When I touched down at the Orlando airport last January, I was supposed to be on vacation. But I had a few more emails to fire off to my coworkers before I could truly relax—so I settled into a tiny airport workspace, hunched over my laptop.
I’d done the same thing the previous fall, but in the Syracuse airport, while my girlfriend idled in the bag pickup lane, and I frantically tried to zero out my inbox.
It wasn’t just on vacations that work crept into time I’d reserved for relaxation. On most evenings and many weekends, I would shove aside commitments to friends and family to labor on my big project at work.
The irony, of course, was that this big project happened to be a report on work-life balance (or as I prefer to call it, “work-life conflict”) for the American knowledge worker.
As I completed my research for the report, I began to understand one aspect of what made it so easy for my work to creep into my personal time: My non-profit employer had great intentions. I learned that the very tools that managers hope will empower and inspire people can also lead them astray.
Schedule flexibility, for instance, means people can “flexibly” work early in the morning, Sunday afternoons, and in destination airports en route to vacation. Instilling a sense of autonomy and ownership makes this feel fine; employees get to decide that working this way is important to them. An emphasis on collaborative teams can make people feel like they are failing to support their colleagues if they don’t respond to emails when they are “unavailable.” In short, I found that policies designed to maximize quality of life and minimize stress were actually pushing people to work more.
My team and I published that report on work-life conflict—yes, after all the long hours!— detailing behavioral barriers to finding balance, with an emphasis on recommendations that employers and managers can use to create more beneficial policies for their staff. One of my favorite recommendations is something we have already started doing ourselves. It’s called “transition days.”
On the day before and the day after our vacation time, I don’t schedule meetings. I put a block on my calendar that lets my team know that I’m not accepting meetings those days, and then I use the time before leaving for vacation to clear my task list, informally touch base with key team members to hand off any tasks, and generally set things up to run smoothly in my absence. On the return transition day, I can go through the emails that have piled up and get caught up with what’s happened while I was away, without having to rush to meet about something that I’m not clued in on. Critically, having that return transition day means I don’t ruin my Sunday night (and end of my vacation) by plugging back into work to prepare for the next day.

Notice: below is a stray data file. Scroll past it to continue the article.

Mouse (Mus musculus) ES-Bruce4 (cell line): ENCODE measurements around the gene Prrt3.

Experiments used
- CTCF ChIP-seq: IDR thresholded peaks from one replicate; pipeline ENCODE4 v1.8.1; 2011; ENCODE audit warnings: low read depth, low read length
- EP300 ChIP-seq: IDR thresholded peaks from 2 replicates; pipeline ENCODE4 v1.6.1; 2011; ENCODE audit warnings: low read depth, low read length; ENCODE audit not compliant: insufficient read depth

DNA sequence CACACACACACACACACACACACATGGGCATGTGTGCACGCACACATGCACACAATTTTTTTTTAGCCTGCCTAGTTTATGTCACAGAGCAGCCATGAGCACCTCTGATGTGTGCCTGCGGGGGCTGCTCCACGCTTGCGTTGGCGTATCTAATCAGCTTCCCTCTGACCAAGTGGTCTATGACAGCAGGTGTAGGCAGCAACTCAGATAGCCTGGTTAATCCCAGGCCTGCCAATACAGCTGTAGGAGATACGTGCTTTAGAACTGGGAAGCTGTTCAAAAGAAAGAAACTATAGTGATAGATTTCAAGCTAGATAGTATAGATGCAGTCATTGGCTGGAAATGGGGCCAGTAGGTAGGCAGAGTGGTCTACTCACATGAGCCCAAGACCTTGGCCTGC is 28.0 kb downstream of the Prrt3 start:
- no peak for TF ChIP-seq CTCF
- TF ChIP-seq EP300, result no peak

Transition days are a simple change that can go a long way toward reducing stress. They work because they create a bit of slack in your schedule for the unexpected, directly address our failure to plan for all the small details that need to be squared away before unplugging, and facilitate team communication (ever tried to chat with someone “sometime this afternoon,” only to find you’re both stuck in meetings until 6 pm?). Having transition days make me feel much more relaxed at the start of a vacation and ensures my parting memory of that time off isn’t about all of the emails I went through on the flight home.
I’ve found vacation transition days so useful that I’ve started to make every Friday a “transition day.” I don’t schedule any meetings, and I use the unscheduled time to clean up the work to-dos generated by the preceding four days of the week. There are significant benefits to my team, too, since I’m much more available for quick, informal consults.
Transition days aren’t going to solve work-life conflict by themselves. But anyone who’s looking for a small improvement in their workweek (and has the ability to carve out meeting-free time) should give them a try. Every element of the work environment is a choice, and while we don’t always control those choices, being thoughtful about what we can control can have a surprisingly large impact on our happiness.
Dan Connolly is a Senior Associate at ideas42.